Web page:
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Can someone pay my grocery bills?


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Some of what has emerged is at first appearance quite

“disappointing”.  I see that the tax

payer has to pay for Gordon Brown to have a Sky Sports subscription (why can he

not pay for it himself ?).  And as for

Prescott’s grocery bill – well I guess there is a obvious comment there.

I can now appreciate why there was so much effort by some

politicians to keep their expenses outside the Freedom of Information act.  It does seem good that these things are

emerging as, although I’m sure we are only getting one side of the story (e.g.

not the side that says that Brown’s Sky Sports subscription if only for

visiting Heads of State or whatever), it probably will make MPs more careful

and thus maybe more aware that their role is to represent their electorate

rather than screw the system for every penny they can.


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Doesn't it also confirm what we, or at least I, have always thought, that most of them enter politics in order to get their snouts in the trough.  Those that become MPs fully intent on doing good for their constituents gradually become seduced by the unreal world in which they live in and become just as rotten as the rest of them.

Cynical?  Me?  Definitely, it comes with getting old and nothing that comes out from knowing quite how deeply their snouts are will surprise me.

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I think that what has irritated me most about this business is the way some of the MPs have reacted to being questioned.

I know many forum members have small businesses and are accustomed to having to produce very detailed expenses claims which are certified with receipts. What is more many have to do it without any ‘proper’ secretarial help.

If you get it wrong, either by accident or design, trouble will follow.

I can’t see why MPs shouldn’t do the same.

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And the only thing which discriminates one snout from another is the colour of the tie dangling in the trough..................[:-))]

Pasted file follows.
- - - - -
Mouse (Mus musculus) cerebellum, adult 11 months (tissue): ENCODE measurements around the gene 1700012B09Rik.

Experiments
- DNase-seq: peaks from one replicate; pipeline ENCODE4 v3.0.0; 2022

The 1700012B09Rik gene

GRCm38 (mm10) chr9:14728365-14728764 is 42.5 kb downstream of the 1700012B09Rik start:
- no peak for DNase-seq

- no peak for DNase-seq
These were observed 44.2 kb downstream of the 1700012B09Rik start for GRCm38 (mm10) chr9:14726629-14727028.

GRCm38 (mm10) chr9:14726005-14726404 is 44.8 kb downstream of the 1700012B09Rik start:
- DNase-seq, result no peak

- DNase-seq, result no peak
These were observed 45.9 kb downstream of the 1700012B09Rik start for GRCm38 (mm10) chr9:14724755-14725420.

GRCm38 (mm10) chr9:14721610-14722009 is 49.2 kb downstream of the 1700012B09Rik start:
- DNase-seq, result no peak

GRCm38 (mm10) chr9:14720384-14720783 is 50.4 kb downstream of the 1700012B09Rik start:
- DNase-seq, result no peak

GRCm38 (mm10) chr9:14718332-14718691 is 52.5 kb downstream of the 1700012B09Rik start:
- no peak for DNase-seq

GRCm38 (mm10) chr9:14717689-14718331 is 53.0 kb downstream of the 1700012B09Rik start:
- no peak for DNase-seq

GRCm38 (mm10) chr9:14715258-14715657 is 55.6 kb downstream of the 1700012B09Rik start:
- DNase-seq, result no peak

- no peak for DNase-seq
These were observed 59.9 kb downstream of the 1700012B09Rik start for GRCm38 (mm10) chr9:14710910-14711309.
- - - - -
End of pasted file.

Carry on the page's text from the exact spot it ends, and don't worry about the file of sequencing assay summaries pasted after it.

To paraphrase Grouch Marks when he said "Please accept my resignation. I don’t care to belong to any club that will have me as a member"

"Please disregard my application to become an MP, I understand that the very fact I wish to become one is sufficient grounds to disqualify me"

But it's nothing new though is it although this current bunch do seem to have refined it to a fine art................!

  • The difference between a Democracy and a Dictatorship is that

    in a Democracy you vote first and take orders later; in a Dictatorship

    you don't have to waste your time voting.--Charles Bukowski

  • Democracy means government by the uneducated, while

    aristocracy means government by the badly educated.--G. K. Chesterton

  • The best argument against democracy is a five-minute conversation

    with the average voter.--Winston Churchill

  • If the people be governors, who shall be governed?--John Cotton

  • A democracy is a government that must respond to the

    majority of the people, but the majority never rise above the

    level of adolescence in their mental processes.--George H. Douglas

  • Democracy is a condition of life in which people are set

    to worrying whether somebody somewhere is enjoying things that

    they are not, and take action to see that they don't. This is

    what Puritanism is also.--George H. Douglas

  • The people rule, but they rule in name only--much as the

    king may be said to rule in a modern constitutional

    monarchy.--George H. Douglas

  • A democracy is run by politicians who have mastered the

    art of manipulating the mob, of soothing it with mellifluous

    words while swindling it under the table.--George H. Douglas

  • The public will does not get expressed in a democracy,

    since the public is not fed the issues, but only the issues

    dressed up in a way that the politicians choose to dress

    them up.--George H. Douglas

  • Democracy used to be a good thing, but now it has

    gotten into the wrong hands.--Jesse Helms

  • Actually it appears that one of the things the corporations do that

    most irritates advocates of economic democracy is to cater to the

    demands of consumers. Despite all the rhetoric against the corporate

    elite and in favor of democratized, decentralized control over our own

    lives, and so on, most of these writers reveal a deeply ingrained bias

    against the actual tastes of the consuming public.--Don Lavoie

  • Democracy is a form of religion. It is the worship

    of jackals by jackasses.--H. L. Mencken

  • Under democracy, one party always devotes its chief

    energies to trying to prove that the other party is unfit